Climbing the Tallest Tower

I started Sunday off right with a gourmet buffet at the hotel with fruit, yogurt, granola, and eggs and coffee too. Then I headed to the main entrance of town to meet up with Shirin who traveled from Siena in the morning. I started off the day by visiting the torture museums, gruesome, but interesting and a big highlight of San Gimignano. A must see if you have time, but if not, get on to main attraction, the Torre Grossa and the main town hall. Shirin and I started by looking around the town hall, which really wasn’t too interesting – the main highlight being the “Sala de Dante”, a very “scandalous” room of frescoes. “Scandalous” in those times mean there was a in image of a woman bathing painted on the wall – gasp! We were ready to climb up to the top of the tower – but watch your head if you decided to do so, I would know.

The top of the tower is a must see view if visiting San Gimignano. You can see for what seems like forever in every direction – miles and miles of Tuscan landscape dotted with farmhouses and vineyards. The tower is the highest point around, and hiking up to the top is worth the breathtaking views. You can also see the entire layout of the town from the top of the tower. Highly recommended! After descending from the tower, we went next door to the Duomo. I had to wear two cover up shawls to enter because my shirt didn’t have sleeves and I was wearing shorts. The docents were not too happy, but there really is no other way if you are visiting Tuscany in late July. The Duomo is a fairly typical Baroque style church and although the frescoes and altars are nice, I found the most interesting painting to be along the back wall of the church; a last Judgement scene. Morbid and foreboding, it was a clear marketing effort from the church to communicate the consequences of sin to a largely illiterate audience.

Upon leaving the church, Shirin and I saw yet another wedding – San Gimignano is a very popular destination wedding spot! We went next to the Museo del Vino Vernacchia. Vernacchia is a local white wine produced using the grapes visible to the eye from the town walls. We decided to do a complete wine tasting of 4 different wines local to the area… yum! If I ever return to San Gimignano, I would try to book one of the museums wine tasting to local vineyards in the area for an even better experience. After sipping our wine, we decided to explore some more churches within the town wall.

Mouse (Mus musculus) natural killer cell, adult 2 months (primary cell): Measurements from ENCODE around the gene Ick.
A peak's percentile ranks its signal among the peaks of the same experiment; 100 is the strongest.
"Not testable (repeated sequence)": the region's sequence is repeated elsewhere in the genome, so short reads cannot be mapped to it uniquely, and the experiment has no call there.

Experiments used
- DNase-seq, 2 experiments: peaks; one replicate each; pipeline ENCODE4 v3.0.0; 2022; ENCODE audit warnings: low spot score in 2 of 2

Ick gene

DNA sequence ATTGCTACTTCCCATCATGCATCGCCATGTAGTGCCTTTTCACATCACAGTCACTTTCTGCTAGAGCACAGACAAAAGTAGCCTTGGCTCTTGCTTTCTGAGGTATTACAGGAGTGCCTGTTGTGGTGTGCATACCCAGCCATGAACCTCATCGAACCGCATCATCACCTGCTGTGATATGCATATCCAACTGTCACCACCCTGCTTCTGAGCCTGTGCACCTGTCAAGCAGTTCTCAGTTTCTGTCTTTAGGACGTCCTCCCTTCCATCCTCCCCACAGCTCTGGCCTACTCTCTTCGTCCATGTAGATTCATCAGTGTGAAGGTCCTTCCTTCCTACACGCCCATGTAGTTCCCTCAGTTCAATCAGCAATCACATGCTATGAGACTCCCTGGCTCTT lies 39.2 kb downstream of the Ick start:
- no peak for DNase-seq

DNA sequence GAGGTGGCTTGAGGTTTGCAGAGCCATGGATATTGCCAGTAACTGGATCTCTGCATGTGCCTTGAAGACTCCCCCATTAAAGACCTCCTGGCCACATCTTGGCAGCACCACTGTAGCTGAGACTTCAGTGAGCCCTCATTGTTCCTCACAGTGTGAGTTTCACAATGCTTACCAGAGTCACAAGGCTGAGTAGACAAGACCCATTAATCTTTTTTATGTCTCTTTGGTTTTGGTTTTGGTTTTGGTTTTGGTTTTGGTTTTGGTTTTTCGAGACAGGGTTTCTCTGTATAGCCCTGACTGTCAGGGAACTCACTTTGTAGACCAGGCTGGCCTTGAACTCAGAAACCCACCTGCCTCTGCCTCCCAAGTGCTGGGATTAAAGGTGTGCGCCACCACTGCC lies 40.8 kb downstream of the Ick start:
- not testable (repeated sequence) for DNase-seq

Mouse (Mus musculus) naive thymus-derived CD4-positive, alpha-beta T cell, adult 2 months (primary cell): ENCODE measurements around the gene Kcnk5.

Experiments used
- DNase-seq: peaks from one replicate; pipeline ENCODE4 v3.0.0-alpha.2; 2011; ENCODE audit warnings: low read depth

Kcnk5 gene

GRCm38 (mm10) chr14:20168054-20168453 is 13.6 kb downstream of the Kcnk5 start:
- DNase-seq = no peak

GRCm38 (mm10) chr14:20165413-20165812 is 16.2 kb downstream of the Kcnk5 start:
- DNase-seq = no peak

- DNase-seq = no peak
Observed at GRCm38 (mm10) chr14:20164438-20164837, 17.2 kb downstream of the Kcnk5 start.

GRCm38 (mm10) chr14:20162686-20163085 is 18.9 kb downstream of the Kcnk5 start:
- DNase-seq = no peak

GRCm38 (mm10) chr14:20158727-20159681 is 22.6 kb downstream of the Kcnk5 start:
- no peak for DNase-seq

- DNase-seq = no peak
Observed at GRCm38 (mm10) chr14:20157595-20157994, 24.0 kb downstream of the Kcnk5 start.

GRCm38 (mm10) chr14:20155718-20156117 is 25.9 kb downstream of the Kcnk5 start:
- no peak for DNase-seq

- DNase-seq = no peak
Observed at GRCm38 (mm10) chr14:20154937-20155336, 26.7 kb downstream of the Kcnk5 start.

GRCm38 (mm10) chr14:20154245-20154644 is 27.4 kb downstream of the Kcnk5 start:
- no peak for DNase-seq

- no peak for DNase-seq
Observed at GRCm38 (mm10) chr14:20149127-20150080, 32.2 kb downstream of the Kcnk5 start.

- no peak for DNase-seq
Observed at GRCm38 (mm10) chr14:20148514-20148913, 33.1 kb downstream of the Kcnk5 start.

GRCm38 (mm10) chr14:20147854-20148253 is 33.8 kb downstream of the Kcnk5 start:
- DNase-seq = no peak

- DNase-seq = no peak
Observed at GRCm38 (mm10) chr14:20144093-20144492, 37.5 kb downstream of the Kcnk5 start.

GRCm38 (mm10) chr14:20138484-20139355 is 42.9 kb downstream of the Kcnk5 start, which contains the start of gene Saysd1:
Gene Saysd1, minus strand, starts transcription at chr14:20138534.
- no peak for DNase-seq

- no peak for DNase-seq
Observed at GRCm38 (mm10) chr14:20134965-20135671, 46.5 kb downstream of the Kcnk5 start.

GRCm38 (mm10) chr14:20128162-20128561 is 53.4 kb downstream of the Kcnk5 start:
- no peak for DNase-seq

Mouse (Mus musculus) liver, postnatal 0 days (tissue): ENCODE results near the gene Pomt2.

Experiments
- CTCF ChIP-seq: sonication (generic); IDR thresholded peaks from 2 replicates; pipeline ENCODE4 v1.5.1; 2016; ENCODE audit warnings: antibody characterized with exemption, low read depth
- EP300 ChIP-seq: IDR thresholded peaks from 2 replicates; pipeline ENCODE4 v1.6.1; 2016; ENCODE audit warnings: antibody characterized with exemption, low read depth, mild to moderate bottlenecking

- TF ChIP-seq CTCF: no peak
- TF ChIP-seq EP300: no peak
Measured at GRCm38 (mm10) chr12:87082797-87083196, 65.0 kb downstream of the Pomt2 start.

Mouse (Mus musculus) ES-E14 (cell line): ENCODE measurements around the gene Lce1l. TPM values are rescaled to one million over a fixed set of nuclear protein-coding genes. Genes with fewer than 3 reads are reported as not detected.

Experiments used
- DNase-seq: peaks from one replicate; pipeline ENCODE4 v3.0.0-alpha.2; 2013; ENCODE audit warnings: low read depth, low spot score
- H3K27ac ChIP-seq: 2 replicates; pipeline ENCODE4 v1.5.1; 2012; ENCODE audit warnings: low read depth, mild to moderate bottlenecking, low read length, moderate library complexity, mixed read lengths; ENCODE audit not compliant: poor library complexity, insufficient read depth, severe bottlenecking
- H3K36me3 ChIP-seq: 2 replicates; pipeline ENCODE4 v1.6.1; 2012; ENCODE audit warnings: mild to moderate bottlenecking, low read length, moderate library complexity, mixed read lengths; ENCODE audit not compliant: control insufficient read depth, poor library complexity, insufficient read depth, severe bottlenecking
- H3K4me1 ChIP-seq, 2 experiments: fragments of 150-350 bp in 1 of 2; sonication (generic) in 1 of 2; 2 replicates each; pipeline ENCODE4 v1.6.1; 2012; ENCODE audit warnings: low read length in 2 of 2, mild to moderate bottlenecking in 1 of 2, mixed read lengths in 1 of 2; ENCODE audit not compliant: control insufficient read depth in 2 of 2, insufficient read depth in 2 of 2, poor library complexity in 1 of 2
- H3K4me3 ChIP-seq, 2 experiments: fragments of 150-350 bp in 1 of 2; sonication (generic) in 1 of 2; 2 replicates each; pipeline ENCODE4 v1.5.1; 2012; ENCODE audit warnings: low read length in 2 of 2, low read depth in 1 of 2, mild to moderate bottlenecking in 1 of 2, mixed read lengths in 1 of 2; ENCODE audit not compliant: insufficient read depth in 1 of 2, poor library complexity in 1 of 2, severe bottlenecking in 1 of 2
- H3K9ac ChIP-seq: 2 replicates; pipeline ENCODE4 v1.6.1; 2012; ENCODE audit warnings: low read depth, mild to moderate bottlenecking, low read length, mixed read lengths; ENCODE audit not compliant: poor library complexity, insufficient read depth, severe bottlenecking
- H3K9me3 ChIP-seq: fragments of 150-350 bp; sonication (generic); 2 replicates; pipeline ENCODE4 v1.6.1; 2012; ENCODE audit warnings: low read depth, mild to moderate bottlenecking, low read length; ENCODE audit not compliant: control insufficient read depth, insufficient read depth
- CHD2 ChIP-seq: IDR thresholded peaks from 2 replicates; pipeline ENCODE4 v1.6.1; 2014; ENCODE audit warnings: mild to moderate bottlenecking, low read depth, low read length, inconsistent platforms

We found a beautiful courtyard inside of one church and friendly cats who loved to be petted. We made our way around the town trying to take everything in. For dinner, we stopped at a trattoria right outside the walls. It was around 5:30 and no one was serving dinner yet because in Italy, and especially in a small town like San Gimignano, dinner doesn’t begin to be served until at least 7. Nonetheless, we convinced the trattoria owner to serve us some pasta which we ate quickly before taking one of the last buses out of town down to the train station in Poggibonsi. Then, since of course the bus and train schedules do not match up, we had an hour to walk around Poggibonsi. We met a nice priest who let us into one of the old churches and we took pictures with one of the human statues that are all around the town. From a distance they look like real people, but as you approach you realize that they are not… Interesting to say the least. Finally, the train came to take us back to Pisa for our last few days as Italian au pairs!

Getting to San Gimignano is a lot of work if you don’t take a tour bus, but worth it if you have some extra time in Tuscany and want to get a feel for a medieval city. If short on time, I think a tour that combines San Gimignano with Chianti or Siena would be suitable to get a glimpse of both places. A nice thing about being a traveler on a budget is that you often bypass tourist traps and instead get to experience places as they really are, not in a glossed over perspective.



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